Welcome to Part 9 (of 10) of Roaming the Red Hills, which originally aired on the April 14 episode of WFSU’s Local Routes. Through ten 3-minute videos, we’ll explore the natural soul of the Red Hills of Florida and Georgia, from the pine uplands down to its rivers, lakes, and farms. Thanks to Tracy Horenbein for creating original compositions for this video series. The series is narrated by Jim McMurtry.
Funding for Roaming the Red Hills was provided by Tall Timbers Research Station and Land Conservancy.
Rob Diaz de Villegas WFSU-TV
For months, it looked like we wouldn’t be able to shoot our duck hunt video. Lane Green, retired director of Tall Timbers Research Station and Land Conservancy (and the Tallahassee Museum before) kept checking both Lake Iamonia and the Ducks Unlimited Migration Map, starting on November 21 when the season began. We exchanged e-mails every week or two, always with a report of little to no ducks. Visiting family in Massachusetts, I took a Christmas Day stroll in short sleeves, seeing hundreds of ducks on Duxbury Bay. Perhaps they saw no reason to fly south? As we approached the last week of the season, Lane kept reporting “only a handful of ducks.” We went ahead and scheduled a shoot for the last day of the season, Sunday, January 31. With low expectations, we scouted the site on the Friday before.
“Until it freezes over in Canada, and the northeast, they don’t leave. And that happened, what, last week?” Lane said to me that Sunday as we stood not quite waist deep in water, sunrise more than an hour away. After a quiet season, we went out that Friday and “the sky was black with them.” Lane and Shane Wellendorf, Conservation Coordinator at Tall Timbers Land Conservancy, were practically giddy as every new group flew in and landed by Lane’s chosen spot. I cursed myself for not bringing a camera. We had my ideal shoot-day water specifications of morning mist baked off by a glorious sunrise.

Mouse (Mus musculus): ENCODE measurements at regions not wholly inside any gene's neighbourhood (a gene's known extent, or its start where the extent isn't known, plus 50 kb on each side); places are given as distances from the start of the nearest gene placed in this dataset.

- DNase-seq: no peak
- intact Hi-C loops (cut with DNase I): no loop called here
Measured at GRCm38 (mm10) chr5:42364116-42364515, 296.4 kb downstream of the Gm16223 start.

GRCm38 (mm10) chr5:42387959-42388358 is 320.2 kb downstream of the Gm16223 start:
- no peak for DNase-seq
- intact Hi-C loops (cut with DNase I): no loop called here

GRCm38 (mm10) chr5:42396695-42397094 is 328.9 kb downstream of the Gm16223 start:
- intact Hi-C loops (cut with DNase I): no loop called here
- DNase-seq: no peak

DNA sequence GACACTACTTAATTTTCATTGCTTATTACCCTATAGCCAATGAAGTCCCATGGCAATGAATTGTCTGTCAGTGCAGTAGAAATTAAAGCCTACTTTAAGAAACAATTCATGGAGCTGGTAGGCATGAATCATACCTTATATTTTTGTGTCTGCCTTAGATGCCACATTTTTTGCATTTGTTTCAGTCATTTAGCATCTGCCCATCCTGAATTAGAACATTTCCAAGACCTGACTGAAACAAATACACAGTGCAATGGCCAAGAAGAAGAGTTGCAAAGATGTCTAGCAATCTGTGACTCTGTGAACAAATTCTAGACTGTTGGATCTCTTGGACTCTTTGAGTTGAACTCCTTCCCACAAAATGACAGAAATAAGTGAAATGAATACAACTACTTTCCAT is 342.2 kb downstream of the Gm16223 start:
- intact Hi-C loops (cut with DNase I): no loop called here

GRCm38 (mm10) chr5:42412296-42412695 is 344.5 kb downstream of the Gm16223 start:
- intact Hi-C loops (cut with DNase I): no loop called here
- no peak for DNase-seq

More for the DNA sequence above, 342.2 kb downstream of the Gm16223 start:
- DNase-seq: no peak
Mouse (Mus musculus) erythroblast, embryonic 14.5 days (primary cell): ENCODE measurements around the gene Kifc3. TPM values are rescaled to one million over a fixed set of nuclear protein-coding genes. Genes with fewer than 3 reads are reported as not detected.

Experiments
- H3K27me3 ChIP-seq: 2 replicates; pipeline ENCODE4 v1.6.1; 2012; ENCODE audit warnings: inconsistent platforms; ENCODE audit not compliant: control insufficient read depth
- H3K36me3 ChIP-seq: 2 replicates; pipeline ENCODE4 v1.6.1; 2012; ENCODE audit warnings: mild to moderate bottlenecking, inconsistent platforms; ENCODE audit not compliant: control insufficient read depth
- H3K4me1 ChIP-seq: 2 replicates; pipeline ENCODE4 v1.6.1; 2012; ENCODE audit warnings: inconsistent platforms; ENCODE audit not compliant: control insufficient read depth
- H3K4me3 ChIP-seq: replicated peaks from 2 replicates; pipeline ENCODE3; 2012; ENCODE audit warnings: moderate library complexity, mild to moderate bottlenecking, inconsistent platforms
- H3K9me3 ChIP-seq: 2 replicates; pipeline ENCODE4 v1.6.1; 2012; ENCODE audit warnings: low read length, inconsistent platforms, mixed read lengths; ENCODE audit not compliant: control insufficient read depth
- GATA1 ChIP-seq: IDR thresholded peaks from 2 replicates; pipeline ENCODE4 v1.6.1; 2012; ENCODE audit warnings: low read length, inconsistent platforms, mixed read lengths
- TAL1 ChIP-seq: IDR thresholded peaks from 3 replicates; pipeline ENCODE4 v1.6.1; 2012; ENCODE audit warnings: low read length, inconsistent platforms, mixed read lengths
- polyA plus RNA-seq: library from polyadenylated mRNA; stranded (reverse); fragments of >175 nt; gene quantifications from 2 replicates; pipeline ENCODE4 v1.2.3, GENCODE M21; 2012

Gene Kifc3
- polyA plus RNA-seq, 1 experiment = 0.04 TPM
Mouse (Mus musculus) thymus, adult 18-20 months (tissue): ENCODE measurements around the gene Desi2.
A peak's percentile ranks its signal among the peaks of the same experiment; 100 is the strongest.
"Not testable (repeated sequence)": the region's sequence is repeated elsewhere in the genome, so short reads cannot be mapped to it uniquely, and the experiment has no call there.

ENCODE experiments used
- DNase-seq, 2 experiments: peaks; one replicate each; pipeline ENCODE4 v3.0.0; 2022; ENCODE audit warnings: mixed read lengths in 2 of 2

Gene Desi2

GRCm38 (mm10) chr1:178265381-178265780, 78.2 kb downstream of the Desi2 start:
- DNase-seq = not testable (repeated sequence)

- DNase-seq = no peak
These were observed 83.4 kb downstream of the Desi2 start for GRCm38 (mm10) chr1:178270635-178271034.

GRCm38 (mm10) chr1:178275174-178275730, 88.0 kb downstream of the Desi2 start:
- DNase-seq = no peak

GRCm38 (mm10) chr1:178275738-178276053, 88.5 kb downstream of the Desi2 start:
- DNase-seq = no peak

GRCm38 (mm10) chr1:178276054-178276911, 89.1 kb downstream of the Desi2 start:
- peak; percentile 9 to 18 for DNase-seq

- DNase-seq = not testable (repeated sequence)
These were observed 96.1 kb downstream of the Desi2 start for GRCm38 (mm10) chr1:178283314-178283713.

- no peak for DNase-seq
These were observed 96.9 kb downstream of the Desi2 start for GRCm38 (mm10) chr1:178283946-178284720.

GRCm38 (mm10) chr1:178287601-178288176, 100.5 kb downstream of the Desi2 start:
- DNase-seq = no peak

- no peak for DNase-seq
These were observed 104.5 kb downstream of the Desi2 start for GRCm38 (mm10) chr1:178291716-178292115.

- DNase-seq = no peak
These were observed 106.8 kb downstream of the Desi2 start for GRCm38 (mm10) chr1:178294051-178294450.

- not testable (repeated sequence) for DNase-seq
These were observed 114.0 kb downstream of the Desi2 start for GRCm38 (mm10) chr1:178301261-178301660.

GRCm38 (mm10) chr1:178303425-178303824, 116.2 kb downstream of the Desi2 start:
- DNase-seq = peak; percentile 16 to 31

Florida Fish and Wildlife regulations for hunting on Lake Iamonia (and other Red Hills lakes where hunting is permitted) limit hunts to Wednesdays and weekends. Lane reported a similar abundance of ducks and good weather on Saturday. He hit the limit of six ringneck ducks by 8 am and headed home.
That night, he woke up worried about securing his spot for our shoot. It was the last day of a bad duck season, and hunters were going to want to have that last chance to take some ducks home. When I got Lake Iamonia at 5 am, Lane had been in position for an hour.
Shane met me on the shore. Perturbed by the sight of my bright red jacket on Friday, Lane had brought me a camouflaged jacket, face mask, gloves, and waders. As Shane paddled us out, the air was thick with owl and other bird calls. My headlamp lit ringneck and coot decoys as we passed them. The two species often intermingle on the water, and so a ringneck flying overhead would more likely trust what they saw if both were represented. And, as Lane told me, ringnecks like to fill in gaps on the water, so decoys are positioned accordingly. After a couple of minutes, we arrived at three cypress trees isolated in the open water.
Permanent blinds are not permitted on the lake, so Lane quickly positioned poles along his kayak and erected a floating blind in front of us, garnished it with bamboo stalks. And then we waited. Firing can begin half-an-hour before sunrise, which that day was 7:28 am. As soon as the clock ticked 6:58, thundering booms echoed through across the lake. The way sound travels across the surface of the water, it sounded like cannons were being fired.